Our services in the selected location:
  • No services available for your region.
Select Location:
Remember my selection
Your browser is out of date. It has known security flaws and may not display all features of this and other websites

June 2019 | GSAM Connect

Embrace the Staycation: Investing in the European “Everyday Economy”

Europe can offer Yield: The recent rally in rates and spreads saw euro-denominated debt trading with a negative yield reach a record high of 40% for outstanding sovereign debt and nearly 20% for index-eligible corporate debt1. What’s more, negative yielding debt is no longer confined to high-quality and short-duration debt; the universe has broadened to include bonds with lower ratings within the investment grade market and longer maturities. Potential upcoming European Central Bank (ECB) easing could see this universe expand further.

During prior periods of rising negative-yielding debt, European investors sought yield across the Atlantic in US fixed income. In today’s environment of higher currency-hedging costs (given the wide gap between US and European short-term rates) we think it is wiser for investors to embrace a “staycation” and invest in European fixed income. In particular, we see value in European High Yield which currently offers a yield of 4.4%. We also believe global bond investors can access European High Yield as an attractive complement to existing US High Yield allocations.

Recognizing and Realizing Relative Value: European High Yield is modestly more levered than its Investment Grade counterpart but offers a relatively attractive spread premium of 269bps, which equates to almost three times more spread per turn of leverage, a measure of a company’s credit worthiness. The sector also appears attractive relative to the US market, offering slightly more spread per turn of leverage than US High Yield.

Downward Drift in Defaults: Policy “puts”—namely actions that support market liquidity—alongside contained inflation has helped to keep a lid on default activity, with the last twelve month par weighted default rate for European High Yield hovering around 2%. To gauge market confidence in low default activity persisting we review the proportion of bonds trading with a par value below €80. In Europe, this stands at 3.8%. This is almost three times lower than the 11.7% average observed between 1999 and 2015 i.e. the period prior to the ECB engaging in quantitative easing. Looking ahead, we are mindful of rising wage inflation which could create profit margin pressures. That said, it is also worth recognizing that companies have taken advantage of historically low yields by issuing long-dated debt. This affords European High yield issuers time to remedy balance sheets and adapt to cyclical and structural shifts.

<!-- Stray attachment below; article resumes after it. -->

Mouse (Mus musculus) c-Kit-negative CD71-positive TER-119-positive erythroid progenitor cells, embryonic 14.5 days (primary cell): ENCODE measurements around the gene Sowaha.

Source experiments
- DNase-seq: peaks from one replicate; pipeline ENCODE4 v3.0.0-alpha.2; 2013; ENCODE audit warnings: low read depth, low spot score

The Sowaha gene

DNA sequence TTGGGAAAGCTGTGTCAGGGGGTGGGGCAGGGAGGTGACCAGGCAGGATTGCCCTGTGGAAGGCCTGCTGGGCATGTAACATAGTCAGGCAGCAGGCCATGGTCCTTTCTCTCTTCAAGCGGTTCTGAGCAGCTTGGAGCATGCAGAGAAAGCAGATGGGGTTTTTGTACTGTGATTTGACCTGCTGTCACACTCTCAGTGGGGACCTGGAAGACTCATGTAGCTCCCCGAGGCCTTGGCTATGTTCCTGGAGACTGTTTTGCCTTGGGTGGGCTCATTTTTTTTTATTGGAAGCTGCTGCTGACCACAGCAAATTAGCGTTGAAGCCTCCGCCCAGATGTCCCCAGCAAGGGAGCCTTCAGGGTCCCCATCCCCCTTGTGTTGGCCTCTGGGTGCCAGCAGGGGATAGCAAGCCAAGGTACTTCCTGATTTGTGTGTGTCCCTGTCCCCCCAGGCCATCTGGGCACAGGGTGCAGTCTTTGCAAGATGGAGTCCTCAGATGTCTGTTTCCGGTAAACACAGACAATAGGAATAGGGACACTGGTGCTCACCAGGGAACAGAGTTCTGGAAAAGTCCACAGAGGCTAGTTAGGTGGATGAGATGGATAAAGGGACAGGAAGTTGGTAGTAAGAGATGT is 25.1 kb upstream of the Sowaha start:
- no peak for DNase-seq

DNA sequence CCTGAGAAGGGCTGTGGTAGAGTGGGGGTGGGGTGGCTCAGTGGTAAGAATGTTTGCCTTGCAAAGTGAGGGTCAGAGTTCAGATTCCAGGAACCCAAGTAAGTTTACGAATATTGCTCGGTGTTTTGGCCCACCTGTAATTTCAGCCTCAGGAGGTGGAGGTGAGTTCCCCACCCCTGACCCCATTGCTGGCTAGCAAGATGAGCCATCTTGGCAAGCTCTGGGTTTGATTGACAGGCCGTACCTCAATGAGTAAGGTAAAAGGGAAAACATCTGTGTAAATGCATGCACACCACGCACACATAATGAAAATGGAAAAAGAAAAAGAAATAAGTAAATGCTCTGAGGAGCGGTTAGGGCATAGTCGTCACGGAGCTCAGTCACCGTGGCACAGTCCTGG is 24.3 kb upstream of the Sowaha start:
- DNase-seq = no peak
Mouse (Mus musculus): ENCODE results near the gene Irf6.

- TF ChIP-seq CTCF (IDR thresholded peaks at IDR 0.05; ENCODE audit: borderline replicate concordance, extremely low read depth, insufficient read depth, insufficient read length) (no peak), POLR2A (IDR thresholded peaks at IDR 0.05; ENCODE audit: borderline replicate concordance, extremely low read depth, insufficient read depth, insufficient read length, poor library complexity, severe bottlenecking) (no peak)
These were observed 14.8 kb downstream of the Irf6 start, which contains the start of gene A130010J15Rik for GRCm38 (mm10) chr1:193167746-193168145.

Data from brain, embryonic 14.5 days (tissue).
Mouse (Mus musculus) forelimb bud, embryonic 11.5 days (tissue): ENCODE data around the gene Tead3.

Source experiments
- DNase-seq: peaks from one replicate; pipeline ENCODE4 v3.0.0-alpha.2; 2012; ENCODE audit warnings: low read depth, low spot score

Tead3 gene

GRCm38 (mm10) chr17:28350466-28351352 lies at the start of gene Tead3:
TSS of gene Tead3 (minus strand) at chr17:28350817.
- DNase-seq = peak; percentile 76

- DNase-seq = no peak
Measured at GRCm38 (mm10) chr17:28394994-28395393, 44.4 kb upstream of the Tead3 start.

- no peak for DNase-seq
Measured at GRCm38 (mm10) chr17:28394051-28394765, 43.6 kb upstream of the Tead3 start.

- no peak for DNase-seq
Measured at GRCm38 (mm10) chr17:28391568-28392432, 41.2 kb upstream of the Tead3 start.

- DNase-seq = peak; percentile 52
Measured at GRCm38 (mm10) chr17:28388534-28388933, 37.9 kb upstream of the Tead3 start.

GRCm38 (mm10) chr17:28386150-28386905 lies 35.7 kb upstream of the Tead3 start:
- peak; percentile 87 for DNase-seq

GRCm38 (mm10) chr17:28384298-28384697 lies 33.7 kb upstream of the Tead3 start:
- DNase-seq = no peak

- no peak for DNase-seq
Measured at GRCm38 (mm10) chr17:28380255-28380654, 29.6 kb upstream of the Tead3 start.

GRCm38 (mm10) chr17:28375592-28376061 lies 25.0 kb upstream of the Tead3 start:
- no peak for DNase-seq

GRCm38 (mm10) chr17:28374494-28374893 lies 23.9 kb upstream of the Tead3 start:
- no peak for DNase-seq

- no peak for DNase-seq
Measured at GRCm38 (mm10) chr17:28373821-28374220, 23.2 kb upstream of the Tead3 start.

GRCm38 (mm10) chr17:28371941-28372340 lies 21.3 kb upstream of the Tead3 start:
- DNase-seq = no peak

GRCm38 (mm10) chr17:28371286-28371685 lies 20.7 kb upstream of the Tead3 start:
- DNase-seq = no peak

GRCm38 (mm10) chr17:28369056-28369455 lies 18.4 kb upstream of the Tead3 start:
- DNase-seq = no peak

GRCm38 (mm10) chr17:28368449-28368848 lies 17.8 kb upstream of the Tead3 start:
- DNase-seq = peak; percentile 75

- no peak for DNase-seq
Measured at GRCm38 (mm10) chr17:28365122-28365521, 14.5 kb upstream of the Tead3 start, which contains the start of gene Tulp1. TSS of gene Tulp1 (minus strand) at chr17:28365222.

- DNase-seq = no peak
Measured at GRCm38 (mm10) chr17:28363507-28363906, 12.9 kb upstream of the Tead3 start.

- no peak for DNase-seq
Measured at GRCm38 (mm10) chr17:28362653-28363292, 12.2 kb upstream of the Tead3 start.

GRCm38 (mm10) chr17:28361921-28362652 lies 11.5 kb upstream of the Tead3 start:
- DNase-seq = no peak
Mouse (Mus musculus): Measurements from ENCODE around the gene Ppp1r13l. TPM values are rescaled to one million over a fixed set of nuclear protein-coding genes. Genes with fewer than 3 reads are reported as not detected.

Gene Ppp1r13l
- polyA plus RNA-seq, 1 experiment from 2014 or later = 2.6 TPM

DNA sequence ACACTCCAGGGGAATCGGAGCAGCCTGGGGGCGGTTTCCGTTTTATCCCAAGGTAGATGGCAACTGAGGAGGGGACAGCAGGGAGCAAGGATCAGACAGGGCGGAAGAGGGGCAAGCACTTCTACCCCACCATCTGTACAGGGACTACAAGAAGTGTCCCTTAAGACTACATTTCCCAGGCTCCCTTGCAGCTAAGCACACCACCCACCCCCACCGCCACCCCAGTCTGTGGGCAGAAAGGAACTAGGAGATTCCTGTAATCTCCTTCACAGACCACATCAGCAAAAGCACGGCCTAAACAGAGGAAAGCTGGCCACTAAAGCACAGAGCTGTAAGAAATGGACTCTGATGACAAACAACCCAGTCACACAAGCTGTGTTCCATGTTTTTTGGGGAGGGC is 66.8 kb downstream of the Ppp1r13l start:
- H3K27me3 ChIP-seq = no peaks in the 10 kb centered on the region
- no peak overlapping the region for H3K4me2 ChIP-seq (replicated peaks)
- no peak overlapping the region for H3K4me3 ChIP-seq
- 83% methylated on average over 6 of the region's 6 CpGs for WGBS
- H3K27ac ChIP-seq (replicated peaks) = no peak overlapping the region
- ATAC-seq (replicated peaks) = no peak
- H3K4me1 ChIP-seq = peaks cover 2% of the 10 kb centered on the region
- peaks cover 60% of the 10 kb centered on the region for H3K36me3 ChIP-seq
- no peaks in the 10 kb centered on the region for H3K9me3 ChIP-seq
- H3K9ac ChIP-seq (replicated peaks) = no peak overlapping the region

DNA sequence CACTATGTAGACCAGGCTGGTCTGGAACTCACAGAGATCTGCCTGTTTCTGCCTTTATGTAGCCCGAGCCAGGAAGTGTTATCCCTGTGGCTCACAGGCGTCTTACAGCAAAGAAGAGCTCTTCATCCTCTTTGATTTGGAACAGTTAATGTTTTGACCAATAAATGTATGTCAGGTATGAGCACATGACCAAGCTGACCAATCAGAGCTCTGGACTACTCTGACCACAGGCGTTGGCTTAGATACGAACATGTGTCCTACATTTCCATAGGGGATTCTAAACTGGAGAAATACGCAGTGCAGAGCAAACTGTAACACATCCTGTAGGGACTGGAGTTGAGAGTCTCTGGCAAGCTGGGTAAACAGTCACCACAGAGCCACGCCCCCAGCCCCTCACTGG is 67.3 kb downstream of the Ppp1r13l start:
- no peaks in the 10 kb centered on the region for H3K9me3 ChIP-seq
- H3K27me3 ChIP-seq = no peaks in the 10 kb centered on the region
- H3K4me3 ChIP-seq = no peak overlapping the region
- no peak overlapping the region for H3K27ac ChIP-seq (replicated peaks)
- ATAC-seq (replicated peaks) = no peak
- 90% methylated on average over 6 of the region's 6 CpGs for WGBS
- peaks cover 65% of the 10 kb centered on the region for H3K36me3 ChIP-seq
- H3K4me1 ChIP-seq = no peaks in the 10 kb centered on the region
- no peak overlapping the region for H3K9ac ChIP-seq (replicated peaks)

Investing in the “Everyday Economy”: Migration down the credit rating spectrum requires astute security selection, particularly as the policy and macro backdrop drives greater dispersion between strong and weak balance sheets. Our specialist investment team draws on local insights to unveil attractive opportunities in the “Everyday Economy”, investing in an array of European High Yield issuers, ranging from firms responsible for delivering high-speed internet in an increasingly connected world to socially responsible companies making recyclable milk cartons.

Stay posted on the latest market developments and key themes for your portfolios and practices.
Get Connected

RELATED INSIGHTS

June 2019 | Corporate Credit Views
Embrace the Staycation: Investing in the European “Everyday Economy”

We remain overweight US corporate credit as we expect policy support to elongate the US expansion, and we see value in pairing spread sector exposures with duration. This barbell approach to credit-rate positioning has supported performance during risk-off episodes this year.

May 2019 | GSAM Connect
Assessing The Impact of Tariffs on High Yield: As Much Art as Science

We believe US trade protectionism is a sector-specific story for the US High Yield corporate credit market but with limited direct implications. That said, indirect impacts such as lower consumer and business sentiment could dampen economic activity and cloud the outlook for credit markets.